This week’s lecture truly exemplifies how art and science are interconnected. In her lecture, Vesna discusses the collaboration of art and science as artists have entered laboratories to create work with and in response to biotechnology. Artists have always had a fascination with science as many explore scientific processes, anatomy, and other aspects essential to life. Working on the cell level, artists and scientist collaborate to develop works that will enhance human understanding, giving people the ability to expand their experience of the world and make them aware of the beauty in science. Artist’s use of biotechnology communicates the idea that science itself can be considered art as they bring the experiments from the private labs of experts to public spaces. The installations and other works of biotechnology that artist put on display allow people to take the objective experiment and interpret it in their own ways, enabling people to create their own connection of art and science. Besides the art world, biotechnology is also seen in popular culture through film, television shows, and novels. The film GATTACA, for example, is a great movie that discusses the role of biotechnology in society as it brings up the idea of genetic technologies and human enhancement.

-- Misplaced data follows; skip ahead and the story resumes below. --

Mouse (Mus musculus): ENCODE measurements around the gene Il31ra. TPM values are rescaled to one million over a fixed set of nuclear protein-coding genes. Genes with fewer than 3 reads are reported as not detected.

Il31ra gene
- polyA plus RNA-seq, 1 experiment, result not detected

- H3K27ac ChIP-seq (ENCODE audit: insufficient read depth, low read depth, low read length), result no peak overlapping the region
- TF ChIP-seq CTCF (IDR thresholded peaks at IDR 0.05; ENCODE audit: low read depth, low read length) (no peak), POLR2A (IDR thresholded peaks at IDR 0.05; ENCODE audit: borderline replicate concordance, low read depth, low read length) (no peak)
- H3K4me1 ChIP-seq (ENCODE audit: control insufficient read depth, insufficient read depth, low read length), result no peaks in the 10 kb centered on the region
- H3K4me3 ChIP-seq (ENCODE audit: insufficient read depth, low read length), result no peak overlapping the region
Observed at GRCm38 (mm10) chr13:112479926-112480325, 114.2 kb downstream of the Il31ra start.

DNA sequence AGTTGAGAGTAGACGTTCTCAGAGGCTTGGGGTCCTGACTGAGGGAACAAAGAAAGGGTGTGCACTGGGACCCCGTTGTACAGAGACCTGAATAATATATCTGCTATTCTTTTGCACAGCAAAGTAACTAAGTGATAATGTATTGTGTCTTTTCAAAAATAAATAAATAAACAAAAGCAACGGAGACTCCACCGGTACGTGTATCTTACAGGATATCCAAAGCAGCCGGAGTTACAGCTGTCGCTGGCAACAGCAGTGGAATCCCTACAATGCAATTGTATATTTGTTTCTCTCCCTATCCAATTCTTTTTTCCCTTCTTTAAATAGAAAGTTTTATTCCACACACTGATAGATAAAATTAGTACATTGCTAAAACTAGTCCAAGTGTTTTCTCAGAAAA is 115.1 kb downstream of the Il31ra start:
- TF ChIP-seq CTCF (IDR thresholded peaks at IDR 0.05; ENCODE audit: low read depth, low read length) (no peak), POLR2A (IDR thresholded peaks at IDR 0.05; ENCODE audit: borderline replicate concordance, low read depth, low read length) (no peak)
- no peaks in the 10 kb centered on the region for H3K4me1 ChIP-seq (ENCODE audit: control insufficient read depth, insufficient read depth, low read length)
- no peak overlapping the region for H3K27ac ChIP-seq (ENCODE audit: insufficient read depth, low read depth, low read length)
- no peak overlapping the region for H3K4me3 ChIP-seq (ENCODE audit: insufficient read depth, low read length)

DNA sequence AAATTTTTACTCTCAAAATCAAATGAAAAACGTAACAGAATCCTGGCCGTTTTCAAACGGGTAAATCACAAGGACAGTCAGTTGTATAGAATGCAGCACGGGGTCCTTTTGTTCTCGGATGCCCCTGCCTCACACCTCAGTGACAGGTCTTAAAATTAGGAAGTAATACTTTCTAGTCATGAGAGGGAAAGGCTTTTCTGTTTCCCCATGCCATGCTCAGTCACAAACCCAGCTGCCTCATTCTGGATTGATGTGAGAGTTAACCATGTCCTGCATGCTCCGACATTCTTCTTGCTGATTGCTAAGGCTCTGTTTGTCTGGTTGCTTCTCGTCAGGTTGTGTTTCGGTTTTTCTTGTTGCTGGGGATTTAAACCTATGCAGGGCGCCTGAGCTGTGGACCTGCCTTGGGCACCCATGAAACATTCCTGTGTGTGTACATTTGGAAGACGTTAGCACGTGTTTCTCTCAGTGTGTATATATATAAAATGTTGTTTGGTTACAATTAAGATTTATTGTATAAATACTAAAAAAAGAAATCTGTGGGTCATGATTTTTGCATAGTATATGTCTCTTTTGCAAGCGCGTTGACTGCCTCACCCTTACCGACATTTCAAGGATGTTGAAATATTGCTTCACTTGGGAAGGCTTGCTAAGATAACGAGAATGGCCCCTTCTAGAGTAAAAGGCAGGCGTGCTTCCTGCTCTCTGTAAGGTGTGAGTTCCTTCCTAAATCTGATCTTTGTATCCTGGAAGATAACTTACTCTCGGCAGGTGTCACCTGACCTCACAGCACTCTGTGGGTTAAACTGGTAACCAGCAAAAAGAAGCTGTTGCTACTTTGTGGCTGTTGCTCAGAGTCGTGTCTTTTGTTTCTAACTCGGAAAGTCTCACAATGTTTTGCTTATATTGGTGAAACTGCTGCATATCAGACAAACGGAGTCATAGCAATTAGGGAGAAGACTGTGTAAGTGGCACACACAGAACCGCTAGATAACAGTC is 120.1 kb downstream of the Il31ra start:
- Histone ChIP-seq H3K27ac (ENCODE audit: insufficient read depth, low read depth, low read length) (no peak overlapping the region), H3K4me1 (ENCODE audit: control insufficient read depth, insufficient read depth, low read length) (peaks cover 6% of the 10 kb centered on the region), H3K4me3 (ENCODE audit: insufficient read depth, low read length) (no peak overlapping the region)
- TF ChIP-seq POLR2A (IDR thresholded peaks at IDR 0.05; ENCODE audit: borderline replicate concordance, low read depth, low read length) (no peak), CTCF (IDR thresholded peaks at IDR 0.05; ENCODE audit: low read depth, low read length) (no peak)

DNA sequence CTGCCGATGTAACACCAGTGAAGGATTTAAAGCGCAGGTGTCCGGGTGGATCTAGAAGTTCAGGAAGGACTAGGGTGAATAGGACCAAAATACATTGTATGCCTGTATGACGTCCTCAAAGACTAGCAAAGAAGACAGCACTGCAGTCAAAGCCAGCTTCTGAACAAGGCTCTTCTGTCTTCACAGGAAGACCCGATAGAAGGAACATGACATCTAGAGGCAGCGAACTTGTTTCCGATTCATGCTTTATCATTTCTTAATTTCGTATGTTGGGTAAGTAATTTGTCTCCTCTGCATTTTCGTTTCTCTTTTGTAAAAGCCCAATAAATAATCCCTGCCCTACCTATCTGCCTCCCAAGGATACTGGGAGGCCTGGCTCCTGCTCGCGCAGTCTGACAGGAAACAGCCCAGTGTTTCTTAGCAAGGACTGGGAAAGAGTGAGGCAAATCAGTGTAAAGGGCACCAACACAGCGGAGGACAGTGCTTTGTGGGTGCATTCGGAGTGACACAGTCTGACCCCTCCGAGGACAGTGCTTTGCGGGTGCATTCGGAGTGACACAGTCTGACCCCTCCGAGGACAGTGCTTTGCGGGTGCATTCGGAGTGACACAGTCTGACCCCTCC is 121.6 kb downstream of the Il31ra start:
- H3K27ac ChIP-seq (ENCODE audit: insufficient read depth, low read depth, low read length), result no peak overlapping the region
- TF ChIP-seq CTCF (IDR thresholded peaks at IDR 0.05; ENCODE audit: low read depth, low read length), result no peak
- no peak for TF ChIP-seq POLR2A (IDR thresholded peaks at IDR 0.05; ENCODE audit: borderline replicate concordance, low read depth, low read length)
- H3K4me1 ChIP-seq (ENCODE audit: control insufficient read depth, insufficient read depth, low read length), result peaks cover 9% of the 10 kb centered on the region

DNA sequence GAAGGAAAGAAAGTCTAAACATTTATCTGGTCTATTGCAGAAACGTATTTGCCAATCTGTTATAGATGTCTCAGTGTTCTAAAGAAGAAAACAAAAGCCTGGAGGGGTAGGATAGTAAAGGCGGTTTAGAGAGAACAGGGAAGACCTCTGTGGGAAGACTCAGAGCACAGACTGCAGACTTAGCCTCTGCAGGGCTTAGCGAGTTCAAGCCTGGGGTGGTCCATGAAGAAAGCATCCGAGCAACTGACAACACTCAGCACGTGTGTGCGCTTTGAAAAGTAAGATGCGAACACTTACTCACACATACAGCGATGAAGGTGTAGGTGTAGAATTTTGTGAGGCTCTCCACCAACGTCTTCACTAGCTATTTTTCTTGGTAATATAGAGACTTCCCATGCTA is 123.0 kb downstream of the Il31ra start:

Overall, though the advancements in biotechnology can be seen as great strides for mankind, it is also controversial as our desire to manipulate the human genome can undermine nature itself and the role of natural selection.
The first image is from the movie Gattaca while the other two show the idea of transhumanism (last one is from a web series).
Citation for images:
“Biotech Art – Revisited.” Experimental Art Foundation. N.p., n.d. Web. 8 Nov. 2012. <http://www.eaf.asn.au/2009/
Gkoutziouli, Katerina. “Art and Biotechnology: When Art Looks into Science.” Word Press. N.p., n.d. Web. 8 Nov. 2012. <http://therestisart.
Pandilovski, Melentie. “Art of Biotech Era.” Contemporary Art Centre of South Australia. N.p., n.d. Web. 8 Nov. 2012. <http://www.ekac.org/melentie.
“Perceptions of Promise: Biotechnology, Science and Art.” Chelsea Art Museum. N.p., n.d. Web. 8 Nov. 2012. <http://www.chelseaartmuseum.
“The role of biotechnology in art preservation.” Biotechnology. N.p., n.d. Web. 9 Nov. 2012. <http://www.cell.com/trends/